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Liquid fuels, including oil and petroleum products, among of the most important components of the energy balance. According to data from the International Energy Agency (IEA) [IEA, 2014], oil alone accounts for roughly 31% of total global energy consumption and 93% of energy consumption in the transport sector.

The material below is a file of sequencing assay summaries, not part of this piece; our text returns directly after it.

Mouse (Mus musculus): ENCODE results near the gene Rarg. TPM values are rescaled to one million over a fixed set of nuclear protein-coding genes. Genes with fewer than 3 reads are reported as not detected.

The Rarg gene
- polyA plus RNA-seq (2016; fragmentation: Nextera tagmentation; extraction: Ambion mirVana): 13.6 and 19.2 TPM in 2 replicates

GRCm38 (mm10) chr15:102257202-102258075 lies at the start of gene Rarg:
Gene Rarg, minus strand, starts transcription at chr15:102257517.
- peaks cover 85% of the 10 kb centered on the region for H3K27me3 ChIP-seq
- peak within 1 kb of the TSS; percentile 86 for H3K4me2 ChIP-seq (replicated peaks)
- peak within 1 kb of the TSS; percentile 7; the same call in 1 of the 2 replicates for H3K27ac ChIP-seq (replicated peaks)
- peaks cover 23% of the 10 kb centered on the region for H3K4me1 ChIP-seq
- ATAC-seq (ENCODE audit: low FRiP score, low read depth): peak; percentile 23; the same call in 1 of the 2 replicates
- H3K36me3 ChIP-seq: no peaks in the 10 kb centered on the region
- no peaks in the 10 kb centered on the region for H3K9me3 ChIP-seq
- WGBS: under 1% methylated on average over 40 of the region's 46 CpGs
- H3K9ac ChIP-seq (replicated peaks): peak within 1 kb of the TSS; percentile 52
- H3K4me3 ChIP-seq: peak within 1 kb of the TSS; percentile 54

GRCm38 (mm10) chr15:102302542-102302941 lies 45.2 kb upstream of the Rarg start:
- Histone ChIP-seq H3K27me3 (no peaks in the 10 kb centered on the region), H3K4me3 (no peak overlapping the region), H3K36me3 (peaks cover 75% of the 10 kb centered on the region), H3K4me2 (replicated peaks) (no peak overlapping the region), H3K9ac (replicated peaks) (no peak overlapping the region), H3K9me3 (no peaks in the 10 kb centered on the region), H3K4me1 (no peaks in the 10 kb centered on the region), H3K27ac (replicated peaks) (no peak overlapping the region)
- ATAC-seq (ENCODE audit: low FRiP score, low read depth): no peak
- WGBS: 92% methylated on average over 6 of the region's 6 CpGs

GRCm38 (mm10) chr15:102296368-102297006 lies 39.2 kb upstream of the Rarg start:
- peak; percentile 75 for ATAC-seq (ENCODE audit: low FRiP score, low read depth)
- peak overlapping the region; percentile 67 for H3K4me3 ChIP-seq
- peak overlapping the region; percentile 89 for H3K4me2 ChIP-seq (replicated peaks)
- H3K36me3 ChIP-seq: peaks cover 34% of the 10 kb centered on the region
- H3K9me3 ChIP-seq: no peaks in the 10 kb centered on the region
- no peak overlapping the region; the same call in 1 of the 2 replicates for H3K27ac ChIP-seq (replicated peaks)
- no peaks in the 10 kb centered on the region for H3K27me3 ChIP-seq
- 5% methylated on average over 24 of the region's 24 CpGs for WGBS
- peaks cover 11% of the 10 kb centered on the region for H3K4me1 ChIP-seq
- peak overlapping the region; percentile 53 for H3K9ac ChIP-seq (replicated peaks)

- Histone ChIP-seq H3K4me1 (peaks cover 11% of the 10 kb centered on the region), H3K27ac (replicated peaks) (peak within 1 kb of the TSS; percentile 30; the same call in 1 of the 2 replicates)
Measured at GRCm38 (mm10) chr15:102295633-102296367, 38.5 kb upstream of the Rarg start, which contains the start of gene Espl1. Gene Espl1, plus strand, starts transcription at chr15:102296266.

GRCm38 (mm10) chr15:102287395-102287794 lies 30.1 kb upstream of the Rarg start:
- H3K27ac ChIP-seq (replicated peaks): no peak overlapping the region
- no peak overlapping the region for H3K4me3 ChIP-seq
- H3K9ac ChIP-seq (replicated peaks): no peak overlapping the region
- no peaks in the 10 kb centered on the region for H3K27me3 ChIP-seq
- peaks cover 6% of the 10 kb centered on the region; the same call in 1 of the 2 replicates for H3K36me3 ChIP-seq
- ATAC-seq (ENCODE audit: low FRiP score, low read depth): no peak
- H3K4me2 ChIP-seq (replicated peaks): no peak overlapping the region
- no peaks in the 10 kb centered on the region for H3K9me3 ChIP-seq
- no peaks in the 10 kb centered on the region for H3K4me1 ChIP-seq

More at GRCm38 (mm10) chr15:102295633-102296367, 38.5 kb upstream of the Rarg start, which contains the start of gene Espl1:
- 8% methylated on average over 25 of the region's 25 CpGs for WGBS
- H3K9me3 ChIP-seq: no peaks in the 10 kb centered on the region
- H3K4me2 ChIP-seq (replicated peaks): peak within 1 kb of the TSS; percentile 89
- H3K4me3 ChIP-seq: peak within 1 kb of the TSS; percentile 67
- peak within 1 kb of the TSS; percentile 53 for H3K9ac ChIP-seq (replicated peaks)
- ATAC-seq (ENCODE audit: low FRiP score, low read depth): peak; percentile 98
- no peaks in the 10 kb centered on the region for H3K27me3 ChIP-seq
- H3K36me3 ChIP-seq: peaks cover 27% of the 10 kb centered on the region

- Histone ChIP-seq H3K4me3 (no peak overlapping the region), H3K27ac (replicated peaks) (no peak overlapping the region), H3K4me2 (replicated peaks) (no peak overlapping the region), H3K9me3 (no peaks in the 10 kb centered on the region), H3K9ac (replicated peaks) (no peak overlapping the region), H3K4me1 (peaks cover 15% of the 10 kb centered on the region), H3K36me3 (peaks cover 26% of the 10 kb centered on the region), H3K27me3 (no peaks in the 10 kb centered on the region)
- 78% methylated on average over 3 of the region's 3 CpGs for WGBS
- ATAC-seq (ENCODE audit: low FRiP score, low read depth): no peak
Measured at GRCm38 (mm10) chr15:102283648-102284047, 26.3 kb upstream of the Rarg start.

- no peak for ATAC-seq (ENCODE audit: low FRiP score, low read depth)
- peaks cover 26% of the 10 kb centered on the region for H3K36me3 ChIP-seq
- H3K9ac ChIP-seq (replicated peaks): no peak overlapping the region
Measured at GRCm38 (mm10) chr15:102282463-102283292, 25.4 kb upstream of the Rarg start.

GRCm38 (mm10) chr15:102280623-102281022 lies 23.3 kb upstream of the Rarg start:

In view of the acute significance of liquid fuels for the global energy sector and economy as a whole, the future development prospects of this market are the subject of detailed studies by both the expert community and representatives from business circles and government bodies. Development forecasts for the liquid fuel market (often called the oil market due to the dominance of oil as an energy resource) are compiled annually by the US Department of Energy [DOE, 2014a], IEA [IEA, 2014], the Organization of Petroleum Exporting Countries (OPeC) [OPEC, 2014] and the Energy Research Institute of the Russian Academy of Sciences [Makarov et al., 2013]. One of the most important aspects of these studies is their evaluation of long-term trends for energy demand (in particular for oil-based fuel), and it is this demand that in many ways shapes the future configuration of the oil market, including prices. However, the prospect of a change in demand for liquid fuel is becoming increasingly uncertain, due to significant technological changes which are taking place in today’s oil market, in particular in terms of technological developments in the transport sector, which now accounts for 64% of global oil consumption.